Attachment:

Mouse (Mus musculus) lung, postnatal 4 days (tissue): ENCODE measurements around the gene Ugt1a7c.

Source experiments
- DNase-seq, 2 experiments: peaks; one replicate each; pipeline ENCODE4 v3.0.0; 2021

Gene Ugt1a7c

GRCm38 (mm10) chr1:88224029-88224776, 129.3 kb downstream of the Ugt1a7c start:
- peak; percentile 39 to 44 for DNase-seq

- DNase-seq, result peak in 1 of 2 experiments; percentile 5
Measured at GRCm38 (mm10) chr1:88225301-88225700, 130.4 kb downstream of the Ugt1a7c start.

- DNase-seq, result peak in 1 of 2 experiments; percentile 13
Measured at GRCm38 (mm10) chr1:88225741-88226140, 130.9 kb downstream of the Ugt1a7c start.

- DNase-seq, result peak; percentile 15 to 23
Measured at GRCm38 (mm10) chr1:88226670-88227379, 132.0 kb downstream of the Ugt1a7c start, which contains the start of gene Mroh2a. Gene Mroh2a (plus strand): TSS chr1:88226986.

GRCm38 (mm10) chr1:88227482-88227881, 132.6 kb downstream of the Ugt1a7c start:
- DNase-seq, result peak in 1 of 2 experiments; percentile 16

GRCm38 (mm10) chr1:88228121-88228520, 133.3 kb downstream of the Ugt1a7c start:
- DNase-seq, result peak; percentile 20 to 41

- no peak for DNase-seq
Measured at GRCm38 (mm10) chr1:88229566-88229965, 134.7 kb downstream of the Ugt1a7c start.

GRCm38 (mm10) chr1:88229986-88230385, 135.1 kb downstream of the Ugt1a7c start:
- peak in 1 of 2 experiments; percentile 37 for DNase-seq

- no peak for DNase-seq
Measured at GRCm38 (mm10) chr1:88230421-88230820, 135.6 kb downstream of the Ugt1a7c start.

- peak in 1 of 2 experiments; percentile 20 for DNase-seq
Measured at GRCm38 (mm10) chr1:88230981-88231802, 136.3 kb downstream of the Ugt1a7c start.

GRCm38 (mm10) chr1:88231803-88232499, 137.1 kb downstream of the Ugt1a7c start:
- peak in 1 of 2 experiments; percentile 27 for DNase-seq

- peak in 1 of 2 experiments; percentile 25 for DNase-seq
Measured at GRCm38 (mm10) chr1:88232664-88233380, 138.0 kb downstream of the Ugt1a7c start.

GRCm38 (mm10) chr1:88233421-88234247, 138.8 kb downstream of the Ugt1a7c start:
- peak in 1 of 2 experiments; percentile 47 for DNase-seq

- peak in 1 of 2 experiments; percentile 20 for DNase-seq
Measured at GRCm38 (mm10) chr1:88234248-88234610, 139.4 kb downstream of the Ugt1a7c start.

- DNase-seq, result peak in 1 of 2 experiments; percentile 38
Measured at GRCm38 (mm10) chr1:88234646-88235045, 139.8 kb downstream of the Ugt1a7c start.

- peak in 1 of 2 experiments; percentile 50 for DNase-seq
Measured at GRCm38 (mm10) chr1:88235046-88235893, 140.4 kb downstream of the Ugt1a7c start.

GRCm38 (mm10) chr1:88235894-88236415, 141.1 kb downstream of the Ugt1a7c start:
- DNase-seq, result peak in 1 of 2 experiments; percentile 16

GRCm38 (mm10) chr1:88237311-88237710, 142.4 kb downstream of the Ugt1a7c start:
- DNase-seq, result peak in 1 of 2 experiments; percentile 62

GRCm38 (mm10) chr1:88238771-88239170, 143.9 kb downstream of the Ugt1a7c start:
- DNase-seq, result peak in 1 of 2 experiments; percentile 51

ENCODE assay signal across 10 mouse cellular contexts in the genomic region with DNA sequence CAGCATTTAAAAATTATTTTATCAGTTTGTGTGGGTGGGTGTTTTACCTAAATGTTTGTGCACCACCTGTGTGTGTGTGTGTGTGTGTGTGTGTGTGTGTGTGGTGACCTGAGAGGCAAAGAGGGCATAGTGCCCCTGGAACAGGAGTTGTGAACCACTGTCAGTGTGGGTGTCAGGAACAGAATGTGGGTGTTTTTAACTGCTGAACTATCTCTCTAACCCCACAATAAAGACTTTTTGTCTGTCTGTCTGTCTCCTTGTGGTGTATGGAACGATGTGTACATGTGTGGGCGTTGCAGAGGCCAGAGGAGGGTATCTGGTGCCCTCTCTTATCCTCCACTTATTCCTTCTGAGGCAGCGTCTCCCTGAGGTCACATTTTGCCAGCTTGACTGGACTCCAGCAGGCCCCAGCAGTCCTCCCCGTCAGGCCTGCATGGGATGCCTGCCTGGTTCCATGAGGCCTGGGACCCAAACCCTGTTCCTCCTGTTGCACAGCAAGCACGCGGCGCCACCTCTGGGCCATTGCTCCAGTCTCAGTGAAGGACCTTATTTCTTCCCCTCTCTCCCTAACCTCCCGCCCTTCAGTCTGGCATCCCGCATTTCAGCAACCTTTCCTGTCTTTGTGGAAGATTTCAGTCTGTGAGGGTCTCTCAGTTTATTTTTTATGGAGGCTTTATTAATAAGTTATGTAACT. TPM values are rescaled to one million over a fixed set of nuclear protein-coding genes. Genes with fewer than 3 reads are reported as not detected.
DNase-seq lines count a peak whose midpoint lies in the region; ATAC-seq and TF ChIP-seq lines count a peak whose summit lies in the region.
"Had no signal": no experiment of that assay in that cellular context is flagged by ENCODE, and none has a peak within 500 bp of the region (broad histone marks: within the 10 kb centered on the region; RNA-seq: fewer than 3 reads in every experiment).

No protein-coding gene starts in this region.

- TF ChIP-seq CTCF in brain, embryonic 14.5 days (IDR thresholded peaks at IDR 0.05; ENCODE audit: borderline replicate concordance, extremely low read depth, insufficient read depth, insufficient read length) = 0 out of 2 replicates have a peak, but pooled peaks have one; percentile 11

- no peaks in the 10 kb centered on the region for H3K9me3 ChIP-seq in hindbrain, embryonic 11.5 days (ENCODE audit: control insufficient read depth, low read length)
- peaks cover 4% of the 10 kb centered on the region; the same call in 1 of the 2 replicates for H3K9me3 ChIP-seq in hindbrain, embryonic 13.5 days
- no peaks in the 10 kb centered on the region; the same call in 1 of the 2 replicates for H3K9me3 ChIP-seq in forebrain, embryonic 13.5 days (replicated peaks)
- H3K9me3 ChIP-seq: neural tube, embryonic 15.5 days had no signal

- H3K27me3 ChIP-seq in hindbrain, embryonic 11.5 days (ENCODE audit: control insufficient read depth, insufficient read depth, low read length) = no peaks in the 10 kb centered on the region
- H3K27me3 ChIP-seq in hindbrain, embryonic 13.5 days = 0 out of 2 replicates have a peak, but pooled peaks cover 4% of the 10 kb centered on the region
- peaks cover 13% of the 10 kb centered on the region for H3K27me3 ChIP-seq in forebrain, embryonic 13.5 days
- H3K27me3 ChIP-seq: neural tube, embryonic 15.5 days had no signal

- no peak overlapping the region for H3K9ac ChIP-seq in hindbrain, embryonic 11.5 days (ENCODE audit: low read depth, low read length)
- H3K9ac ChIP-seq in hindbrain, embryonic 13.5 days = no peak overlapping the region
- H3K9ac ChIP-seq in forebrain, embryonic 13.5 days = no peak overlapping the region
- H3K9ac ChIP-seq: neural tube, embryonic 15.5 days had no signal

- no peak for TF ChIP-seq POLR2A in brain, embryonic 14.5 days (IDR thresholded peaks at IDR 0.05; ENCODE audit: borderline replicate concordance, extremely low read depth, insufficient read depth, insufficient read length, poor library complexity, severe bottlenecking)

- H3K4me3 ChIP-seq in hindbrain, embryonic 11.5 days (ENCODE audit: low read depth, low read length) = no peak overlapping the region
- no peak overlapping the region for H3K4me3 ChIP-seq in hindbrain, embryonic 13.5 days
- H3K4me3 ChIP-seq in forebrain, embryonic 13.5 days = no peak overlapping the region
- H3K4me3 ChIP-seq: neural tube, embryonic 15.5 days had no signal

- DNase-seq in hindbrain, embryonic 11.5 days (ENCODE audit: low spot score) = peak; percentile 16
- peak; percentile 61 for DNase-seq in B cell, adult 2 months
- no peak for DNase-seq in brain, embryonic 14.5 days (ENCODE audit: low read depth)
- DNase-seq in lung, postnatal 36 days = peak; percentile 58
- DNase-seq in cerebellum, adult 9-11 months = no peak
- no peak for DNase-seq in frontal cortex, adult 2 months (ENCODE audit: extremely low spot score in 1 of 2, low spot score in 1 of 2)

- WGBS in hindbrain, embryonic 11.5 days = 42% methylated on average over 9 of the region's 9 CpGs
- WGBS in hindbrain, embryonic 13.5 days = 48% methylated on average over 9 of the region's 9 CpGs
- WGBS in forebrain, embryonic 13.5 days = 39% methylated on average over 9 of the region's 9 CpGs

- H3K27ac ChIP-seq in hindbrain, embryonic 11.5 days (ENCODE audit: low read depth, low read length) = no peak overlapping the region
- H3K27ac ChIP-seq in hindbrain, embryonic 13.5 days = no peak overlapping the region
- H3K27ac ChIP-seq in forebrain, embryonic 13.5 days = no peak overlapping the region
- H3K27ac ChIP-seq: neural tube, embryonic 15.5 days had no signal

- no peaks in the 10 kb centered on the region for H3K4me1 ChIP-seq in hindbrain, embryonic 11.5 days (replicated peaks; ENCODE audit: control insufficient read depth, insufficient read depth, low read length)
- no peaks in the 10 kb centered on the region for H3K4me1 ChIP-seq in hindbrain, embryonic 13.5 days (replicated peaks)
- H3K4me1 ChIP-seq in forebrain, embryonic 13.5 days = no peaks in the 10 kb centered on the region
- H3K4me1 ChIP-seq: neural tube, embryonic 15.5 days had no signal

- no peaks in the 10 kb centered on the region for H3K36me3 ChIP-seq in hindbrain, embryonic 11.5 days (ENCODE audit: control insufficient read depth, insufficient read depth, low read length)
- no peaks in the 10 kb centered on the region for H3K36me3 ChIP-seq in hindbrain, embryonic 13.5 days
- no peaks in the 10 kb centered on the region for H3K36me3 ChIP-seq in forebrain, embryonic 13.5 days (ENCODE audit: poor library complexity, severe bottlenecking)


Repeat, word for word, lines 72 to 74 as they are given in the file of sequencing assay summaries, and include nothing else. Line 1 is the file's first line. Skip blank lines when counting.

- WGBS in hindbrain, embryonic 13.5 days = 48% methylated on average over 9 of the region's 9 CpGs
- WGBS in forebrain, embryonic 13.5 days = 39% methylated on average over 9 of the region's 9 CpGs

- H3K27ac ChIP-seq in hindbrain, embryonic 11.5 days (ENCODE audit: low read depth, low read length) = no peak overlapping the region